Lake Geneva Nautical Adventures

On Twin & Solid’s second day in town, we took a boat trip around Lake Geneva.   There are multiple options for boat trips.   Since Twin is a flower lover, we selected the medieval village of Yvoire.

Image courtesy of CGN.ch

Geneva boats are operated by the CGN.   On their website, you can see the possibilities.   Our particular boat left Mt. Blanc at 10:15, stopping in Versoix, Coppet, and Nyon before crossing the lake to the French side and anchoring in Yvoire at noon.  Full fare ride to Yvoire costs about 40 CHF, but you can use your half-fare card to get a reduction.

Lake Geneva CGN boat – a few are classical steamboats like this one

Pulling away from Geneva

Approaching Nyon, Switzerland

Docking in Yvoire, France

Enjoying the flowers

Pretty window box

We had authentic French lake cuisine: filets de perche

We caught the 4:20pm boat back to Geneva.  It is the only option in the Springtime, and our visit was the last day of the Spring schedule. During the summer, there are more options for coming and going as the tourist traffic picks up.

On the way home, we had stunning views of Mt. Blanc.   It is only visible a small percentage of time, so we were lucky to get the view we did:

Mt. Blanc looks surreal in the summer….it never loses its snow

It was a lovely day with the CGN!

 

Related posts:

The Swiss Watch Blog:  Monday Funday in Lausanne and Evian

The Swiss Watch Blog:    Route Blanche and the Mt Blanc Tunnel

The Swiss Watch Blog:   Yvoire, France

Driving on the Wrong Side of the Road

We rented a car so we could see Ireland’s magnificent countryside.  However, in Ireland, they drive on the left side of the road.    Gabe was a bit apprehensive…mainly about driving a stick.   The worries went away once he discovered the operations for the manual worked the same way, that he wouldn’t have to do that in reverse.  Just remember to drive on the opposite.

He did a remarkable job.  Not that it was easy.

First, the roads were narrow.  Our friend A in Geneva lived in Ireland a few years.  He called them the “sweaty palm roads”.

Yes, this road is for both directions

In addition, you had to watch out for oncoming traffic.  And random farm animals.

Not enough room for two

Watch out…cows!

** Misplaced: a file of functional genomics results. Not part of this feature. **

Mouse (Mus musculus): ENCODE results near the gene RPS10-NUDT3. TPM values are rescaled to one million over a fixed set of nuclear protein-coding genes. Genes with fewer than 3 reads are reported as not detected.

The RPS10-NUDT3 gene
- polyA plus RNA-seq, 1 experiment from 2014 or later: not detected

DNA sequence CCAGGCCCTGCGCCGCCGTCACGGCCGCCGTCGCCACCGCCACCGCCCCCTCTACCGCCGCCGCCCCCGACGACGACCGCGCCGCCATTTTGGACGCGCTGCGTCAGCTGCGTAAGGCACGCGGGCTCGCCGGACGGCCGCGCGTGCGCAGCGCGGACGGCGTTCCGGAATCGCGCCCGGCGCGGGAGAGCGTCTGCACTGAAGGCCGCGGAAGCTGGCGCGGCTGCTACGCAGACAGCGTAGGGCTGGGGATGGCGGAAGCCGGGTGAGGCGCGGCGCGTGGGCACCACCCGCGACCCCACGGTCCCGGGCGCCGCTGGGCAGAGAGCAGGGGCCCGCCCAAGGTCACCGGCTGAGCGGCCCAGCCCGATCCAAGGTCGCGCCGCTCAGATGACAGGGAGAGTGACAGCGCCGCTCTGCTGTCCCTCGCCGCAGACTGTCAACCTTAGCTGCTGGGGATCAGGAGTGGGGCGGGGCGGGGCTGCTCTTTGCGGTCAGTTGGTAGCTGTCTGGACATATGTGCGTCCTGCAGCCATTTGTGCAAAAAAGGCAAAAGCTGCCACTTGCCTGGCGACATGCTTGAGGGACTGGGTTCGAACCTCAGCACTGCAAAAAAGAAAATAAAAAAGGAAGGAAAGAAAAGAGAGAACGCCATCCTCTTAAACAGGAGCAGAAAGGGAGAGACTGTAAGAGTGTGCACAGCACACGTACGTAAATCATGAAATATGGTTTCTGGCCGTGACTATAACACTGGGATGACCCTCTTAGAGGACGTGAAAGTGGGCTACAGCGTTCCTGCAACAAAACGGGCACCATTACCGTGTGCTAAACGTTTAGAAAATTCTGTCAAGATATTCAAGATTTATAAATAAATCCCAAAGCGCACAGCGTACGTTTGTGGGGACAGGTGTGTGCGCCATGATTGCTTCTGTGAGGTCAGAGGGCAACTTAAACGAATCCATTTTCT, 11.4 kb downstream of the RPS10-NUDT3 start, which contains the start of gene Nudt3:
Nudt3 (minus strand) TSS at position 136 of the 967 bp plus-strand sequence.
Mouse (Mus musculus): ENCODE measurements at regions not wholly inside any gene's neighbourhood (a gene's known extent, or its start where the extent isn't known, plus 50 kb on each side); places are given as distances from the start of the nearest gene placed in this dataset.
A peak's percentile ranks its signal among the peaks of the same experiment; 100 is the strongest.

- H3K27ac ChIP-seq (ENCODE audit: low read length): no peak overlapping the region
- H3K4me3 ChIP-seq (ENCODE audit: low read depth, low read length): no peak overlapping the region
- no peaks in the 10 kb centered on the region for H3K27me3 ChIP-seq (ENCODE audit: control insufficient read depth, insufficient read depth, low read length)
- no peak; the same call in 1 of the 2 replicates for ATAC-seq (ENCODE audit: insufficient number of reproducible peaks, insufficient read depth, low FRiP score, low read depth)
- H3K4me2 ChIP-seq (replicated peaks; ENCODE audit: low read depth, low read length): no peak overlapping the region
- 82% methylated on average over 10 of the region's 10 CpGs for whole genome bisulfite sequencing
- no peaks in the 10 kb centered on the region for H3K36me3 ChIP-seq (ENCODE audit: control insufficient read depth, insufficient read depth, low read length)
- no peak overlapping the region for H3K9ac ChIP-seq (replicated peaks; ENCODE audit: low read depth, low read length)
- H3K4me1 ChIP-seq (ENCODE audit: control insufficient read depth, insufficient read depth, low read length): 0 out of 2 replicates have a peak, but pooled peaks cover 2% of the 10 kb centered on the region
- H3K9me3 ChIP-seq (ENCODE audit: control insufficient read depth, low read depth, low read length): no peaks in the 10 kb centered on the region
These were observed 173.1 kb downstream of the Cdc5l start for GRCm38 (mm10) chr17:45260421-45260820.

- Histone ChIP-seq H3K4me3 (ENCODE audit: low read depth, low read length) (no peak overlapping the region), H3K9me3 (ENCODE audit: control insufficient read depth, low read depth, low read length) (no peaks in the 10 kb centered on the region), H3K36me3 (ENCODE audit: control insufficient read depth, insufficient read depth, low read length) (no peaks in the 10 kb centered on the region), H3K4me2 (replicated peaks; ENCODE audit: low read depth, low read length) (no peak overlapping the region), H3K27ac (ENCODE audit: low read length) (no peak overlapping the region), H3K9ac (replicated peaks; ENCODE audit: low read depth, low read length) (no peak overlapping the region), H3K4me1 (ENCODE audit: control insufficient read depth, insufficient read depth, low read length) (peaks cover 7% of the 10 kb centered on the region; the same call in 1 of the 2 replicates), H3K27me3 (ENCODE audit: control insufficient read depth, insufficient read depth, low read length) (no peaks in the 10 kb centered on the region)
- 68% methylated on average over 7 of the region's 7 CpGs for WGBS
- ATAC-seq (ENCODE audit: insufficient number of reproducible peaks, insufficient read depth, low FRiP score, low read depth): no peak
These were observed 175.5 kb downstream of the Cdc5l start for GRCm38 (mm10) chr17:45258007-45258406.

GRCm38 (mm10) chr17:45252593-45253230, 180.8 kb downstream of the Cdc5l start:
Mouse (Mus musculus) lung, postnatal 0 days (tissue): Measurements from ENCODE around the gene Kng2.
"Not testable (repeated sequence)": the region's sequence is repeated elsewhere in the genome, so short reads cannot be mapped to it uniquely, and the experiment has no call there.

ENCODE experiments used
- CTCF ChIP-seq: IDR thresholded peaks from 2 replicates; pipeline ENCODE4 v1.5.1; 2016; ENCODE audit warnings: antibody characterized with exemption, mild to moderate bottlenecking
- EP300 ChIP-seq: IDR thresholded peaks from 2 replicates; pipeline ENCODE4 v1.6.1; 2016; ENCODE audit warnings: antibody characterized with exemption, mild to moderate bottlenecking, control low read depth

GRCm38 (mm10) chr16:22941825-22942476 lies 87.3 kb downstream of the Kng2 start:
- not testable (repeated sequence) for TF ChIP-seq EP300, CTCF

Kudos to Gabe for keeping us alive!

Traversing Swiss Mountains

After our trip to Lake Como, I am a lot more educated on how to get through, around, and over a mountain.

I remember when we first moved here, when we looked at a map, we were stupefied why there wasn’t a direct route.   It didn’t take long to find out that the reason the roads can’t go straight here is because of the big freakin’ mountains, otherwise known as “the Alps”.

Within our year, we learned about the wonderful Mt. Blanc Tunnel, which can save you a lot of time getting to Italy (and also adding a big dent to your wallet, around $60 USD).   We had used this tunnel to get back from the South of France, and also planned to use it to get to Lake Como.

However, I wanted to stop in Lugano and Bellinzona on our way home, putting us in the South of Switzerland, far from the Mt. Blanc tunnel.   I saw on Google Maps that there appeared to be two ways though.  They took longer but it was worth seeing a few cities in the Ticino canton.  No biggie.

The little yellow circle is where we came into Italy via Mt. Blanc. The other two were the ways we considered coming back into Swizterland.

The week before we left, I mentioned to my PT that we were going to holiday in Lake Como and return through Ticino.

“Are you sure the passes are open yet”?  he inquired.

No I wasn’t sure.   Anytime we’d gone that direction before, we were in a train.   This was to be our first time taking the car and it never occurred to me that in mid May some roads wouldn’t be open.

So, that week, I tried to research this.  Key word – “tried”.   Google Maps would still let me do directions home through the alternative ways.  It hinted that “some roads would be seasonally closed”.   No problem…i’ll just Google it.    Surely they’ll be a key like there is during ski season showing whats open and not.

I found a few message boards but nothing definitive that suggested if passes were open or not.   I did find a map showing that going up from Domodolossa there was a station in Iselle that you could put your car on a train to go through the Simplon Tunnel if the Simplon Pass wasn’t open.

See the little happy car on the dotted line? That means underground car on rail transportation.

I noted this would be a plan that could work.  Although, no information about the cost, schedule, etc.  Do these car trains go every hour?  Only once a day?  Once a weekend?